ArcelorMittal announces $1.4B investment to slash carbon emissions at Ontario plant

ArcelorMittal plans to invest C$1.77 billion ($1.42 billion) into installation of new technology at its Dofasco plant in Ontario. The investments will cut carbon emissions by 60%, or 3 million metric tons, over the next seven years, the steelmaker said.
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ArcelorMittal aims to slash emissions

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ArcelorMittal Dofasco will transition to steelmaking via Direct Reduced Iron (DRI) and electric arc furnace (EAF) route. They will carry a lower carbon footprint and respective capacities of 2 million metric tons per year and 2.4 million metric tons per year. They are tentatively scheduled to go on stream before the end of 2028, the Luxembourg-headquartered group announced on July 30 with the Canadian federal government.
ArcelorMittal CEO Aditya Mittal and ArcelorMittal Dofasco President and CEO Ron Bedard made the announcement with several federal government officials, the group noted.
“The investment is contingent on support from the governments of Canada and Ontario. Today the Government of Canada announced it will invest C$400 million [$321 million] in the project. The company is in discussions with the Government of Ontario regarding its support,” ArcelorMittal stated.

“Modification of the existing EAF facility and continuous casters will also be undertaken to align productivity, quality and energy capabilities between all assets in the new footprint,” the group added.
ArcelorMittal Dofasco can produce 3 million metric tons per year of crude steel via three blast furnaces and one basic oxygen furnace.

Capacity drop

The transition away from BF-BOF steelmaking will cut steelmaking capacity at the plant by an estimated 600,000 metric tons. Dofasco blew down BF No. 3 in Q1 2020 in response to the COVID-19 pandemic.
The site also has one EAF that can pour 1.4 million metric tons per year of crude steel, into which it charges scrap or a mixture of scrap with pig iron to produce slab.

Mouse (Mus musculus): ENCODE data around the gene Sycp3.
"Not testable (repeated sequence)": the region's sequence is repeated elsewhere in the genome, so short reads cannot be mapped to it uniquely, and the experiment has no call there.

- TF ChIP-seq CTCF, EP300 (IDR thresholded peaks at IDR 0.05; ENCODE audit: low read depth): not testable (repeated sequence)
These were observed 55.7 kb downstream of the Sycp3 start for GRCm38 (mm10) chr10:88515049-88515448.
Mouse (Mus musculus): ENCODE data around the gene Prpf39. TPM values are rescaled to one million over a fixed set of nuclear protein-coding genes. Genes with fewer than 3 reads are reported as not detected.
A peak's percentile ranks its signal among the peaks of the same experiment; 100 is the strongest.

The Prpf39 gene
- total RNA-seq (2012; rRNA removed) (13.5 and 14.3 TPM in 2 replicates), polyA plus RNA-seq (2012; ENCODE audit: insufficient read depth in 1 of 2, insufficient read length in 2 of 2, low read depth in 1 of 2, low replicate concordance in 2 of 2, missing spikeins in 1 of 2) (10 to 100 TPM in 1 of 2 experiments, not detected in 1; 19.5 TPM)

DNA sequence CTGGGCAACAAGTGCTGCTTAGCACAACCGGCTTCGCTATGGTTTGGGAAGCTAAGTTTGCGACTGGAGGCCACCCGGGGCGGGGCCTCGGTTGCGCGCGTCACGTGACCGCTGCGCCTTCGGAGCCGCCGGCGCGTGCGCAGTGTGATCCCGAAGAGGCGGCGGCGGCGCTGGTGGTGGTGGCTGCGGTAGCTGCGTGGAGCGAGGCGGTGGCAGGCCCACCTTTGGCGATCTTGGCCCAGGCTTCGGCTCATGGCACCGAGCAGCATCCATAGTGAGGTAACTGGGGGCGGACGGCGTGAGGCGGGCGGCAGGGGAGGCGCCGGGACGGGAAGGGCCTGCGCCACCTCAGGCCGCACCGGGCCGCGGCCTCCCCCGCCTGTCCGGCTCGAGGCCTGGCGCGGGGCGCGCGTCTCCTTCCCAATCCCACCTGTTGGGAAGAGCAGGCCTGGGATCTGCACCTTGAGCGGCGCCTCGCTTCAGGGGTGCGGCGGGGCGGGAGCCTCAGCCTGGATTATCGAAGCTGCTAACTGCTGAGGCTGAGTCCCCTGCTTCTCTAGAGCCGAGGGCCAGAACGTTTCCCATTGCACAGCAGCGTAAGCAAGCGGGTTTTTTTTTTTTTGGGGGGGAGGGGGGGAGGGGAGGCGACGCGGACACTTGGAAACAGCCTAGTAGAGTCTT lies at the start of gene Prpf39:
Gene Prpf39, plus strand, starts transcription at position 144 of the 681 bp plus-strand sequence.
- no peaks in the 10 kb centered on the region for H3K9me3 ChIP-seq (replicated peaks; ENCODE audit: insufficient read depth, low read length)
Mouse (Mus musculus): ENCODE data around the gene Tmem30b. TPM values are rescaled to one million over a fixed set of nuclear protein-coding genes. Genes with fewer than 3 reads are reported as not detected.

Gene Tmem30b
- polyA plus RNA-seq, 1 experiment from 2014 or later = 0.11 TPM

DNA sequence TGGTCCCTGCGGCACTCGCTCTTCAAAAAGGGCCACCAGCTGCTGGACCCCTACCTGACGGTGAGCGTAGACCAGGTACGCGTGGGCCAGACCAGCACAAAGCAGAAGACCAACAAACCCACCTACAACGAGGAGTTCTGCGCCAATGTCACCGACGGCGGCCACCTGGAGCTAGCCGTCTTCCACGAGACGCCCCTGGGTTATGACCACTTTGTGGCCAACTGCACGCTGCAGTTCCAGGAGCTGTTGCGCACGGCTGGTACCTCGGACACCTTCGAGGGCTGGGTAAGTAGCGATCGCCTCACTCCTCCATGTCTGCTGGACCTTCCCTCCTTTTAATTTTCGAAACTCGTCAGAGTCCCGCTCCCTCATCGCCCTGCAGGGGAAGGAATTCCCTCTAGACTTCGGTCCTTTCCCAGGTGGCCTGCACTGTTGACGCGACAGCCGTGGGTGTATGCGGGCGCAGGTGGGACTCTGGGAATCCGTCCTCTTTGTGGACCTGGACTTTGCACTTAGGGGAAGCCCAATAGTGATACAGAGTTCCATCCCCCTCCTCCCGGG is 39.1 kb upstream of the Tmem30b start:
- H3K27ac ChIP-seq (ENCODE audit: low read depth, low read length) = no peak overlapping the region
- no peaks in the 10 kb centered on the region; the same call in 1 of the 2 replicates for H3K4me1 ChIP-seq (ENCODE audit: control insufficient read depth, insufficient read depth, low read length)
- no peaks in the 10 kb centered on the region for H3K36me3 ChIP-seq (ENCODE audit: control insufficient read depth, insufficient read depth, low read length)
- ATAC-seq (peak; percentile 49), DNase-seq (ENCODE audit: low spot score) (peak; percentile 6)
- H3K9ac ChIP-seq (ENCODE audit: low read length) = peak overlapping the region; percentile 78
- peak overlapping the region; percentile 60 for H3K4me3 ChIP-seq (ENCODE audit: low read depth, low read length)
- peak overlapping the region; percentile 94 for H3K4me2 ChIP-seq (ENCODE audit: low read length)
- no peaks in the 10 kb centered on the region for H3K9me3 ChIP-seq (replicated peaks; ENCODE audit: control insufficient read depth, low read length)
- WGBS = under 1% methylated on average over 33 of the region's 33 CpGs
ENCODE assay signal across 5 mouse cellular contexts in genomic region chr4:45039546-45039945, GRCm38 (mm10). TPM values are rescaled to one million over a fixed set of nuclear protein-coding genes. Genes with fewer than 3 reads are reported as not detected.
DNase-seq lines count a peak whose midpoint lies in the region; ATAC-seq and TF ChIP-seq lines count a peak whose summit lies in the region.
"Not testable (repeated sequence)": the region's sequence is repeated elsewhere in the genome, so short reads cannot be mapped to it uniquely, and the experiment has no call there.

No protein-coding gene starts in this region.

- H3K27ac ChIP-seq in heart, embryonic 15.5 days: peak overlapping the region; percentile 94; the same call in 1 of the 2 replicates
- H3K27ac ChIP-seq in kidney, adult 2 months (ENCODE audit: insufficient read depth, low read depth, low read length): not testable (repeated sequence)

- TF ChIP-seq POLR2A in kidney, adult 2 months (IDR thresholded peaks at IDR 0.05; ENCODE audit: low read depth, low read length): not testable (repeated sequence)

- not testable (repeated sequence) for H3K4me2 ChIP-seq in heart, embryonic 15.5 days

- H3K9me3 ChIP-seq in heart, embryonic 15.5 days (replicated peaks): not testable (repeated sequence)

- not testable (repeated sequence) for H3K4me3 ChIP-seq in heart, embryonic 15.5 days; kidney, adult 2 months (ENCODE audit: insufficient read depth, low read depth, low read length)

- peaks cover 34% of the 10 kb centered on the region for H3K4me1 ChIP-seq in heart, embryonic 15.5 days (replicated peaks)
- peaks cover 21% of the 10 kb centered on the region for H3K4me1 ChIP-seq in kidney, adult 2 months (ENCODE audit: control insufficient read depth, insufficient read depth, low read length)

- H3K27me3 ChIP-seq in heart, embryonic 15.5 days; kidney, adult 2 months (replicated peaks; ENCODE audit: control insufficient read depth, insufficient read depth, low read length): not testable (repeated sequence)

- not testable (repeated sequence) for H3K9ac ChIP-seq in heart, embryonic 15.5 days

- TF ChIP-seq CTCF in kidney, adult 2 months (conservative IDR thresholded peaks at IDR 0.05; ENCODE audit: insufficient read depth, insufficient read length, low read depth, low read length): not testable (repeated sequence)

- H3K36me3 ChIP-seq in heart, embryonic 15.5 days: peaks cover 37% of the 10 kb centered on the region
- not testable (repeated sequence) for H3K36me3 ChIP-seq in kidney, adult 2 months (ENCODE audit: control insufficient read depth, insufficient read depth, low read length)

ArcelorMittal indicated that Dofasco would continue with the same product assortment under the new technology.
The plant can produce 5.4 million metric tons per year of hot rolled coil in 1.5-7 mm gauges and a width up 1,587 mm on a seven-stand mill. Gauges on cold rolled coil from the plant are .038-3.60 mm, Dofasco’s website indicated.
Dofasco’s downstream products also include hot dipped galvanized coil, sheet in alloy coatings, polymer coatings, tinplate and pre-painted products, Dofasco information showed.
End users of the plant’s finished products include the automotive, construction, white goods packaging and tubular sectors.

Green goals

The group also announced in September that it aimed to achieve carbon neutrality by 2050. It is also targeting a 30% drop in carbon emissions for its European operations by 2030.
Arcelor Mittal announced in March plans also build a DRI plant and EAF at ArcelorMittal Bremen and ArcelorMittal Eisenhüttenstadt, each of which are in Germany. The group also has a DRI plant and EAF at Lazaro Cardenas in Mexico.
The Canadian government announced July 12 it has committed to achieving a 40-45% cut in greenhouse emissions by 2030 from 2005 levels.
That commitment is the first carbon reduction target under the Canadian Net-Zero Emissions Accountability Act, which received Royal Assent in June, and which stipulates net-zero emissions target of 2050.
One analyst did not rule out that other parts of the world could trend toward DRI-EAF technology.
Crude steel tapped from EAFs can produce flats and even auto-grade coil. However, this requires a higher grade of iron ore pellets for direct reduction.
“DR grade is normally more expensive, typically because of the scarcity and content,” the analyst noted.
ArcelorMittal mines DR-grade iron ore and produces concentrates from its assets in northern Quebec. It then transports it via rail to Port Cartier on the St. Lawrence River for pelletizing and onward shipment. The group also has a reduction plant at its Contrecouer plant in Quebec.
The analyst also warned that some DRI plants have experienced operational difficulties, resulting in melt shops going off stream.
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